• Blind pitching is a game with bad odds. Try to meet or get an introduction to anybody you plan to pitch. Best is when they call you.
  • Write tight. Omit needless words! Buy Strunk & White’s Elements of Style.
  • Calculate what rates you’ll accept based on what you’ll earn per hour. If it takes you 7 hours to write a column that pays $700, then your per-hour rate is $100. That’s the number to keep in mind. If someone offers you $300 for a 400-word story, but you know you can crank it out in an hour, that’s a $300/hour rate — even better.
  • Preserve time for fun writing. Even a cool job like “writer” can become a grind if you let it, as you feed the content beast. Do some work just for the sheer pleasure of it. Why not? You’re the boss!

I’d love to hear any other writing tips people have.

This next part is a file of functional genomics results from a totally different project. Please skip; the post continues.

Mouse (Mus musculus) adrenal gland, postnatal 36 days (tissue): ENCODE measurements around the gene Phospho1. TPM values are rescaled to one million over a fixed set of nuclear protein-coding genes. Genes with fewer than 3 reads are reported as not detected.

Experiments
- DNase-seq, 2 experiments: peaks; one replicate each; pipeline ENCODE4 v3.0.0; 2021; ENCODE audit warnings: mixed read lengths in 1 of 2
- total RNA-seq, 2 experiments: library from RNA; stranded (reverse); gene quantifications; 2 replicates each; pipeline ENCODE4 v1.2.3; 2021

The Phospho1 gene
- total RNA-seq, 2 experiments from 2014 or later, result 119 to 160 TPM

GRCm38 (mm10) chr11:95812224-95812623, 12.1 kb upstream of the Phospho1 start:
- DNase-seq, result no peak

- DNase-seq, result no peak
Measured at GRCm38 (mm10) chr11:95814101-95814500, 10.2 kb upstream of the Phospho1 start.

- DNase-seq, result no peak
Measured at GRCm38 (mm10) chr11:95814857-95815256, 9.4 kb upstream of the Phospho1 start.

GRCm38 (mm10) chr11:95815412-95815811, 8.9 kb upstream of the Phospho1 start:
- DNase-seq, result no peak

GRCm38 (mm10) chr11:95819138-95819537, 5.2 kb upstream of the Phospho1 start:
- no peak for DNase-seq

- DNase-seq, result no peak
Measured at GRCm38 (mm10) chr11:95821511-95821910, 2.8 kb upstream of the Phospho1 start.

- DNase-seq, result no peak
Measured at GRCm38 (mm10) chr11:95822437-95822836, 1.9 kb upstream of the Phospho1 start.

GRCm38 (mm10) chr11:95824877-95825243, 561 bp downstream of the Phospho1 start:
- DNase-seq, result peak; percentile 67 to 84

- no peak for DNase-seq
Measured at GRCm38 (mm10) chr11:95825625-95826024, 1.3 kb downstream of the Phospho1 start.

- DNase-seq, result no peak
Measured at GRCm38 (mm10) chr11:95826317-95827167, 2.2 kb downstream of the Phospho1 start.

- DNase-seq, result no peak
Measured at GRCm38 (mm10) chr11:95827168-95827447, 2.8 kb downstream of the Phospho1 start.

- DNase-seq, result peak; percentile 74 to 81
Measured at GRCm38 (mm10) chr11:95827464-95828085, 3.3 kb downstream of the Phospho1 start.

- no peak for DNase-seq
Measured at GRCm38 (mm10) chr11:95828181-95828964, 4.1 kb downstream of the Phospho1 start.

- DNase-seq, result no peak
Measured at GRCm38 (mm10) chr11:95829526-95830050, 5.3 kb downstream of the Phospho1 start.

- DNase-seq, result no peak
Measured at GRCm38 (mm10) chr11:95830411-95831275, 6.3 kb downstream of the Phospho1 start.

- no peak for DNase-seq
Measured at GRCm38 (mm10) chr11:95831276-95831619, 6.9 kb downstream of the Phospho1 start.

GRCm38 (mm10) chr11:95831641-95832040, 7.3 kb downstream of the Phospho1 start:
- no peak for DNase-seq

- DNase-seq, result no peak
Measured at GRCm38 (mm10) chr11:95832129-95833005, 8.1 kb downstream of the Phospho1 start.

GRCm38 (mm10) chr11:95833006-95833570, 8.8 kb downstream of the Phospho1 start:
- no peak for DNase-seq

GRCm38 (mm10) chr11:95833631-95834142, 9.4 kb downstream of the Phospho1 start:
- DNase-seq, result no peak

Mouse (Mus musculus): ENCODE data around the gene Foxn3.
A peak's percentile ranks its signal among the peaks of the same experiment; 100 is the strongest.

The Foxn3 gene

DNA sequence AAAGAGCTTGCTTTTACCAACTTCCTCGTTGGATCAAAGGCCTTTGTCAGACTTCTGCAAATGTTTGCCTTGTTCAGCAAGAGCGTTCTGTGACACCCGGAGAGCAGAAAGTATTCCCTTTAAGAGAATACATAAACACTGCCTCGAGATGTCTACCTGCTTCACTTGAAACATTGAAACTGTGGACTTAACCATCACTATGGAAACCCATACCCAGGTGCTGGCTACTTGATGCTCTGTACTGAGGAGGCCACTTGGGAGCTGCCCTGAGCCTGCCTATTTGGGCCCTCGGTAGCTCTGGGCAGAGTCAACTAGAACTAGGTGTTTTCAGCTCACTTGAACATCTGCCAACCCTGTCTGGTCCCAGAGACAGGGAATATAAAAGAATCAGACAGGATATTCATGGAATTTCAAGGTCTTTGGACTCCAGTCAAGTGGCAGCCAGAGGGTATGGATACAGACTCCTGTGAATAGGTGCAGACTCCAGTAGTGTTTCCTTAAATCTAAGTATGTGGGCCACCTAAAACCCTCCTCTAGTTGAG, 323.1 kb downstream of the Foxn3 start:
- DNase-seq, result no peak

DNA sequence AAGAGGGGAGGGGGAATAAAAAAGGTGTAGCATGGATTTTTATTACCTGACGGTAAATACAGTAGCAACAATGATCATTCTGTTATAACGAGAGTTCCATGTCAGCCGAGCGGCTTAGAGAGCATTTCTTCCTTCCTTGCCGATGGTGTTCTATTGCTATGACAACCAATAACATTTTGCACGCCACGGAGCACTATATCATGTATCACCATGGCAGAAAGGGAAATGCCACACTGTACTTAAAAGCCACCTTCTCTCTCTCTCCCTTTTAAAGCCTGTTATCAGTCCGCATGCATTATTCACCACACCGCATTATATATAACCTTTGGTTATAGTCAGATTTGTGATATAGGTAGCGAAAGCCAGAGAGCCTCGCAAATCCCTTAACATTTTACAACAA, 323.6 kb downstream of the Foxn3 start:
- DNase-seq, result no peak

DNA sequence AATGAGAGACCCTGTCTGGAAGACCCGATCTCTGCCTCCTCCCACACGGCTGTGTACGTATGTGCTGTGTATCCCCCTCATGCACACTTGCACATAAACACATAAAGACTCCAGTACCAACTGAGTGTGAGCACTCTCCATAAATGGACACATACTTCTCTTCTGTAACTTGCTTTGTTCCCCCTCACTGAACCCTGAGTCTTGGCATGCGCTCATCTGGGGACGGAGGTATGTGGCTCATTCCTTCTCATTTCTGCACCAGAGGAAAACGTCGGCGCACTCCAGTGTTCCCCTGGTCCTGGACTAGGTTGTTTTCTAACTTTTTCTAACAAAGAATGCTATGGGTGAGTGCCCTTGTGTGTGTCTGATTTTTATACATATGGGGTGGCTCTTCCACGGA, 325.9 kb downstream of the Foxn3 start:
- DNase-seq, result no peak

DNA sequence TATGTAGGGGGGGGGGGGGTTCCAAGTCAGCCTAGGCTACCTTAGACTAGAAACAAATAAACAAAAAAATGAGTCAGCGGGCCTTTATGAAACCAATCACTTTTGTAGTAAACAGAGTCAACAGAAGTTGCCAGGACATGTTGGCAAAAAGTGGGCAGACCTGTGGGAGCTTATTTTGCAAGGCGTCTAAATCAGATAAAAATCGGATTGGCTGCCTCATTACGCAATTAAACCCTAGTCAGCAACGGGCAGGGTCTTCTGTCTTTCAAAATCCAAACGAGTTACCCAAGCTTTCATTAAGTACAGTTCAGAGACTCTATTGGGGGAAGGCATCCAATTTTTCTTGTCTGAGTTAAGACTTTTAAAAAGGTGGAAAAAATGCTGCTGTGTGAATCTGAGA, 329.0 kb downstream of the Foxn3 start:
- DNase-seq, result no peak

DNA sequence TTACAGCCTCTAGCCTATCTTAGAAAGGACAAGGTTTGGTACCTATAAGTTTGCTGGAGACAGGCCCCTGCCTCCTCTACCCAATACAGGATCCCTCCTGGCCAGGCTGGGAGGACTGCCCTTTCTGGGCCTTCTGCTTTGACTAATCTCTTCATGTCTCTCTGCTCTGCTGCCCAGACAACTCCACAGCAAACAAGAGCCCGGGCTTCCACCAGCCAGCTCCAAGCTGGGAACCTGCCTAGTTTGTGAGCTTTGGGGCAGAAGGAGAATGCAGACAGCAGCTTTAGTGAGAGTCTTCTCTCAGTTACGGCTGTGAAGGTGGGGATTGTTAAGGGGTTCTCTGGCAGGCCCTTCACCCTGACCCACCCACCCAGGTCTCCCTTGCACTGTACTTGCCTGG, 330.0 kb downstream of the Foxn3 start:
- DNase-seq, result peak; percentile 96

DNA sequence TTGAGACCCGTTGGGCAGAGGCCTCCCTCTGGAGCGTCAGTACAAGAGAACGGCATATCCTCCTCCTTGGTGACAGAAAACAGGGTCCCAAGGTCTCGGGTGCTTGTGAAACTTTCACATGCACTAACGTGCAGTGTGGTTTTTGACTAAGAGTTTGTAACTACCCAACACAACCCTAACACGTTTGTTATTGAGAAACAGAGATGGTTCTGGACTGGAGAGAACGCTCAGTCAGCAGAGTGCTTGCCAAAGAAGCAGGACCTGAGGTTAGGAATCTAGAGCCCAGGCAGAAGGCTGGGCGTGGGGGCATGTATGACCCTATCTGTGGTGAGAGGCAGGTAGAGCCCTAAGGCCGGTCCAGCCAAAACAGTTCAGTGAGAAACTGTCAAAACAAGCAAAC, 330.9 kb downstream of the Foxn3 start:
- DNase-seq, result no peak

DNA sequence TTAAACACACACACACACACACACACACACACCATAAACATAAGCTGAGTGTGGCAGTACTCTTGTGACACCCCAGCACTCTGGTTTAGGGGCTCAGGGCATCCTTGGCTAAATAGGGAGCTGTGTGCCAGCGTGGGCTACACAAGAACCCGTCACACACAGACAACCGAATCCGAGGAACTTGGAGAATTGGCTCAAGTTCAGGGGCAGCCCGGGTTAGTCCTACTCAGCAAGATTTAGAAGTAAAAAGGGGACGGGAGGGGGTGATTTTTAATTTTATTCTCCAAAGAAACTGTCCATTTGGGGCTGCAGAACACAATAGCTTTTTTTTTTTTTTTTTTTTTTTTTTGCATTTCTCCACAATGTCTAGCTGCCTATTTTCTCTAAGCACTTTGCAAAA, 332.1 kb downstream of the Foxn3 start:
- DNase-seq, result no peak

6 thoughts on “Notes to a new freelance writer

  1. Great tips!! Here’s another tip: Think broadly and narrowly at the same time and reuse research. In other words, once you have a topic, keep it narrowly focused for the article at hand, but always have in the back of your mind other angles you can pitch. You shouldn’t reuse quotes, but maybe there was a quote you didn’t use for one article that you can use for another. For example, a topic like Korean greengrocers can be turned into articles on Korean immigration, the history of New York ethnic groceries, a profile / day-in-the-life, a guide to the best Korean greengrocers in a particular neighborhood, etc.

    1. @Stephanie- good idea. Sometimes I talk about “using all parts of the buffalo.” Ideally, you can make one run of research into multiple articles.

  2. Great post with excellent tips! You included a version of one of my favorites: read your work out loud to check for awkward phrasing, flow of words, and so on.

    I suggest that beginning writers keep a file or a list of works and queries submitted–even if the work is not accepted and published, at least you have a record of what you’ve done and often you can track your progress and development as a writer.